The 959 is already regarded as one of the ultimate “Supercars” ever produced and made available to the public. With only about 250 having been built, they are assured of their place in motoring history.
First created in 1983 for the now abandoned Group B racing series, then entered in the Paris-Dakar off-road rally, which it won, the 959 was based upon the 911 Carrera, with a similar steel tub and same wheelbase, similar cockpit, but little Read More
After World War II, with stringent restrictions imposed by the Allies, the former aircraft manufacturer Messerschmitt turned its attention to car production and put the eccentric Kabinenroller model into limited production. Messerschmitt became one of the best known “bubble car” manufacturers and produced the Kabinenroller until the early 1960s.
The idea had originally been conceived by Fritz Fend, an ex-Luftwaffe pilot, to provide inexpensive transport for disabled ex-servicemen. Manufacture started at the Messerschmitt factory in Regensburg with the first Read More
This extraordinary Mercedes was acquired by The Patrick Collection from the Mercedes-Benz press office fleet, and has covered just over 16,000 carefully-maintained miles. It is one of just six examples exported to Britain of the Mercedes-Benz Evolution II out of a total production run of only 502.
Launched at the March 1990 Geneva Salon, the left-had-drive-only homologation special was an instant sell-out, even at its price of over $86,000, which was some $34,300 more than the standard 2.5 – Read More
Although Ferdinand Porsche did not commence building cars until 1948, his engineering pedigree was well established, with designs ranging from the awesome Auto Union V16 Grand Prix car to the Tiger tank. After World War II, however, and fresh from serving a two year prison sentence as a result, Porsche decided in 1947 to build his own sports car. Given project number 356, by August 1948 the first production model had been completed. With aluminum fastback coachwork, pressed steel Read More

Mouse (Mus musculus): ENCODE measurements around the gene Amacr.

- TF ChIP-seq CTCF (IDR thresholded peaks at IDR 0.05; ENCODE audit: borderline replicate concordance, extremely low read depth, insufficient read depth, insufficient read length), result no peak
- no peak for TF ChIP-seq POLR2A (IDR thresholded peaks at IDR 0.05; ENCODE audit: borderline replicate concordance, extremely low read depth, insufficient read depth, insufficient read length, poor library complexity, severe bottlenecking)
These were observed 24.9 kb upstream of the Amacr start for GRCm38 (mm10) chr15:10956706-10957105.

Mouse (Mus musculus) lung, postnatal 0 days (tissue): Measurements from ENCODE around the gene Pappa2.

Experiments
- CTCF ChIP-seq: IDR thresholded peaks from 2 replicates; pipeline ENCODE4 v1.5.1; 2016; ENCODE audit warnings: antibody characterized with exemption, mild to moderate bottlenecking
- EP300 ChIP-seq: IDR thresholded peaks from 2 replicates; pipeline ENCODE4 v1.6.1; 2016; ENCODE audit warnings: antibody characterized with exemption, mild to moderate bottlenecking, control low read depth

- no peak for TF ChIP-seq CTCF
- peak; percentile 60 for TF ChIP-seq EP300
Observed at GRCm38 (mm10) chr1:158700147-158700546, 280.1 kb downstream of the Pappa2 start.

When Porsche introduced their first competition designed sports GT – the 904 – in 1964, it was the beginning of a planned policy to extol the virtues of their production cars by building similar engined competition versions that could be sold to customers
When Porsche introduced their first competition designed sports GT – the 904 – in 1964, it was the beginning of a planned policy to extol the virtues Read More
The huge aftermarket in performance equipment shows just how restless many enthusiasts are about production cars. Most of us have made changes ranging from replacing engine and suspension parts to installing complete drivetrains. The results are usually a mixed bag but we never quit trying.
Major manufacturers do little better, usually stuffing in a big engine and adding trick wheels to make a crude “go fast but don’t try to steer or stop” mutation.
The C36, a joint effort Read More
The Mercedes, with its pressed steel frame, honeycomb radiator, mechanically operated inlet valves, gate-change gearbox and other advanced features was truly the fore-runner of the modern motorcar, and in its day was widely copied by manufacturers both in
The Mercedes, with its pressed steel frame, honeycomb radiator, mechanically operated inlet valves, gate-change gearbox and other advanced features was truly the fore-runner of the modern motorcar, and in its day was widely copied Read More
The Porsche 934 was developed in 1976 in order to compete in the Group 4 GT category of national and international events. It dominated the 1976 European GT and Trans-Am championships and went on to take countless other successes in the hands of Porsche’s many private GT racers. In 1979 a 934 won the Group 4 category at Le Mans, coming fourth overall.
The 934 described here, the fourth built, was originally campaigned under the Denim colors and known Read More
For fairly obvious reasons, few Mercedes-Benz cars reached Britain or America in the late 1930s, which was our loss because, then as now, the company made superb, technically advanced motorcars. Introduced in 1932, the 200 series was unusual for the time in that it had all independent suspension, by transverse leaf spring at the front and by coil springs at the rear. Its six-cylinder engine was mated to a four-speed gearbox of unusual competence and several body styles were Read More
Until 1928 BMW’s main line of business was aero engines and it did not make cars until it bought the Dixi company which made Austin Sevens under license. Although BMW was late on the scene, it established a towering reputation in a very few years. A six cylinder engine was made in 1933 and from 1934 onwards its Typ 319 sports model began to appear in competition results, first as a 1 1/2-liter car, then as a two-liter, which Read More